Bank of England defies rate cut expectation: what it means for savers and borrowers
Eight of the nine panel members voted to hold the Bank of England’s base rate at 0.5%, with one member voting to cut rates to 0.25%.
Many, if not most, financial experts were expecting the Bank of England to cut the base rate to stabilise the economy in response to the UK’s recent decision to leave the European Union.
Hargreaves Lansdown said earlier this week that the markets were implying an 80% chance of a rate cut, while Blackrock said it anticipated a rate cut of between 0.25% and 0.5%.
Maike Currie, director for personal investing at Fidelity International says: “Much like the Brexit result, the Bank of England has defied market expectations by choosing to maintain interest rates at 0.5%.
However, rates could still fall in future and a rate cut in August can’t be ruled out, according to Adrian Lowcock of AXA Wealth.
He says: “The outlook for interest rates are still towards a further cut, possibly as soon as August, as early indicators point to weakening consumer and business confidence and a significant slowdown in activity in the housing market.”
What does it mean for savers?
Given the base rate has not moved for seven years now, no change may not seem significant to savers.
However, rates available on savings accounts have recently been hit hard as banks and building societies prepared for the expected rate cut. Earlier this week Moneyfacts reported that the average rate on one-year fixed rate savings accounts had fallen to 1.14%, down from 1.4% in January.
However, while the lack of a base rate cut may put the brakes on rate cuts to savings accounts in the short-term, the outlook for savers remains challenging.
Mr Lowcock says: “Savers continue to suffer from record low interest rates and will do so for some time to come. Things are likely to get worse with inflation expected to return as the recent rise in oil prices, but more importantly the fall in the pound drives up prices eroding the value of cash.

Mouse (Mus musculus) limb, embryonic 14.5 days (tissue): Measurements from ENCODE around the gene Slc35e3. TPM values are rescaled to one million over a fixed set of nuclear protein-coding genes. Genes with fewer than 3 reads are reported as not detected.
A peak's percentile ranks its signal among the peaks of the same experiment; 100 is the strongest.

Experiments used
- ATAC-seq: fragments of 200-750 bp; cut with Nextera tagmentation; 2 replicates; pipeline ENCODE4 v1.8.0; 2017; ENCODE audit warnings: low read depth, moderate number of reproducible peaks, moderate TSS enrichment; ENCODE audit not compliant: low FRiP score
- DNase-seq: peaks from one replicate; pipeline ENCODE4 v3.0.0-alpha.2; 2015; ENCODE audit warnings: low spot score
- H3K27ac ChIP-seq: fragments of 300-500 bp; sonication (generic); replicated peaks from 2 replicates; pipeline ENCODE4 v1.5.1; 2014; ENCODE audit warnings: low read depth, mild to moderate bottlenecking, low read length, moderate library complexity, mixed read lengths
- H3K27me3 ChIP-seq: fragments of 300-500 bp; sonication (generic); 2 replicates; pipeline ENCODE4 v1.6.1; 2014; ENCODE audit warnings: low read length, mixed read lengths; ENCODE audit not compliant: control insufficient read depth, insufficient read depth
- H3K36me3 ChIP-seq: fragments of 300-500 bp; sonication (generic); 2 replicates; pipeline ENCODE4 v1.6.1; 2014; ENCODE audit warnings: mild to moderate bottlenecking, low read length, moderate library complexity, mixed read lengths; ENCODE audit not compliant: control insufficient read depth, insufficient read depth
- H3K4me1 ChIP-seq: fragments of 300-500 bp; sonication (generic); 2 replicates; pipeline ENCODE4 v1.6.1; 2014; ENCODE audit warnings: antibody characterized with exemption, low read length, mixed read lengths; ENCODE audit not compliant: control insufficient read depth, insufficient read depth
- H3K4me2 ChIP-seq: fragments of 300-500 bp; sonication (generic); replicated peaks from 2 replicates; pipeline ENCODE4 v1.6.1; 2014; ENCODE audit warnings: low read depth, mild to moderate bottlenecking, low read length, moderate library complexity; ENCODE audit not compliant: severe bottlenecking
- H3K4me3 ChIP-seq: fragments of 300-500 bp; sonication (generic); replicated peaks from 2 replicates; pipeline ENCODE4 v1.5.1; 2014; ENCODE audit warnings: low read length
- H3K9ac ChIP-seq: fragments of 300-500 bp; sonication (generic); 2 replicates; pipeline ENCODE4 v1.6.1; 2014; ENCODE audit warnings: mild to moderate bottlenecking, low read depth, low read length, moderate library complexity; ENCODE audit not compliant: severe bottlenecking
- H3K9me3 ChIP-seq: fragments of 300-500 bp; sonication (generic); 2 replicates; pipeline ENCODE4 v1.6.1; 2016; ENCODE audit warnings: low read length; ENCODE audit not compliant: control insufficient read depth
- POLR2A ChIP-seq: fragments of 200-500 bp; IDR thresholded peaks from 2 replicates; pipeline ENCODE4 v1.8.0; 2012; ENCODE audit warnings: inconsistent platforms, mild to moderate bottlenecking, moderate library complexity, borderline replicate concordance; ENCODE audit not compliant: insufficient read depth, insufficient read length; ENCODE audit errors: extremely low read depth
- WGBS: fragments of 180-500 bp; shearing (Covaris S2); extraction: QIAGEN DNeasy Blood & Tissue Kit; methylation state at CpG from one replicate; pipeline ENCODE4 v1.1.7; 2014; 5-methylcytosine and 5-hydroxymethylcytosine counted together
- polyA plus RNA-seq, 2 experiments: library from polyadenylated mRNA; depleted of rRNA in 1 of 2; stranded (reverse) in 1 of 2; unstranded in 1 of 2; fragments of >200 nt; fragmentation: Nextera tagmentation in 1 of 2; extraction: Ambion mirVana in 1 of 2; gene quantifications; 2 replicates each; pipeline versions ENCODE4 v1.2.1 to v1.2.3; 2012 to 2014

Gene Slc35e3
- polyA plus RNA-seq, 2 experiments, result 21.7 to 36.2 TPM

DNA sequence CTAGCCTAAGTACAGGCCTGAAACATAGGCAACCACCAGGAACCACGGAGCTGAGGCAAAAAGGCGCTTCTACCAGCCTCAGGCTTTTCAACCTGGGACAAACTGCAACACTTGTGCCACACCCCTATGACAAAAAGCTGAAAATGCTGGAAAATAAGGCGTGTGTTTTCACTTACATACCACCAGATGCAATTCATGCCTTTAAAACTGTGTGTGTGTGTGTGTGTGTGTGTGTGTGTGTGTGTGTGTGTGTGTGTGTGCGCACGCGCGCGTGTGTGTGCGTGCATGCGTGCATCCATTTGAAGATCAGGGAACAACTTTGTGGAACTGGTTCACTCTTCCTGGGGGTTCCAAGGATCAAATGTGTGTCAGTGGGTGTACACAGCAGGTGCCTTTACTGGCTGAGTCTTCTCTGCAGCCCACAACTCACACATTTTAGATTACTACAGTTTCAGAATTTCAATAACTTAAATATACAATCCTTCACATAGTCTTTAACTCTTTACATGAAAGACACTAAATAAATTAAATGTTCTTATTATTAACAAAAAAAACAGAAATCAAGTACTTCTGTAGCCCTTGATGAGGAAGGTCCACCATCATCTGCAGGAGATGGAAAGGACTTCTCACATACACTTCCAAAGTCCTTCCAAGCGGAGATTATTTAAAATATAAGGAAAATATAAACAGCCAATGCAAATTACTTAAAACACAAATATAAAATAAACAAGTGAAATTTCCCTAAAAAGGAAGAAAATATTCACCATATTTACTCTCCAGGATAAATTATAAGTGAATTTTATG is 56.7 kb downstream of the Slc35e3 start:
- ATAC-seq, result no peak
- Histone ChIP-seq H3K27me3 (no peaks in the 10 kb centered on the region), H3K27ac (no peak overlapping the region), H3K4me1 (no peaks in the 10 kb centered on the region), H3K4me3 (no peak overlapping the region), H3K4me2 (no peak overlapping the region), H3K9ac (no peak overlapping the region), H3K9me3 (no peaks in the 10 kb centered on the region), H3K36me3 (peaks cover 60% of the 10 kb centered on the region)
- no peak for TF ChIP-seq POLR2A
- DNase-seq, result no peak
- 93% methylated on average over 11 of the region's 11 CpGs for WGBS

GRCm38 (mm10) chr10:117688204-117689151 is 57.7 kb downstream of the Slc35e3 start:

“Inflation is insidious as it slowly erodes the spending power of savings and since interest rates were cut to 0.5% in March 2009, an average cash account has already lagged behind inflation by over 11%.”
Ms Currie suggests cash savers may want to consider investing instead: “Savers and investors looking for a decent return on their investments, may need to move money further up the risk spectrum, investing in equities or the slightly more risky bonds issued by companies rather than governments.”
What does it mean for borrowers?
David Hollingworth, associate director at mortgage broker London and Country, says fixed rate mortgages, particularly long term deals, have already been falling in the run up to today’s announcement.
He says: “Fixed rates have already reacted to market expectations of rates staying lower for longer due to the uncertainty around Brexit. That has started to move into fix rate deals, particularly in the longer term, such as the launch of the new [record low] deal from Coventry Building Society.
“Eyes will now turn to August’s meeting to see if that might result in further loosening of monetary policy. Whether that turns into a rate cut remains to be seen, they might consider more quantitative easing (QE).”
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What does it mean for retirement savers?
Ms Currie says that the base rate holding at record low levels is an indication of fundamental changes to the world of pension saving.
She says: “The rules of retirement are changing. The sooner you can start to save into a pension the better – lower for longer returns mean you will need the benefit of time and compounding to build up a decently sized pot. Those nearing retirement will also need to rethink their pension planning.
“Low investment returns mean people may want to think about staying in riskier asset classes for longer as they approach retirement to get better returns, she adds.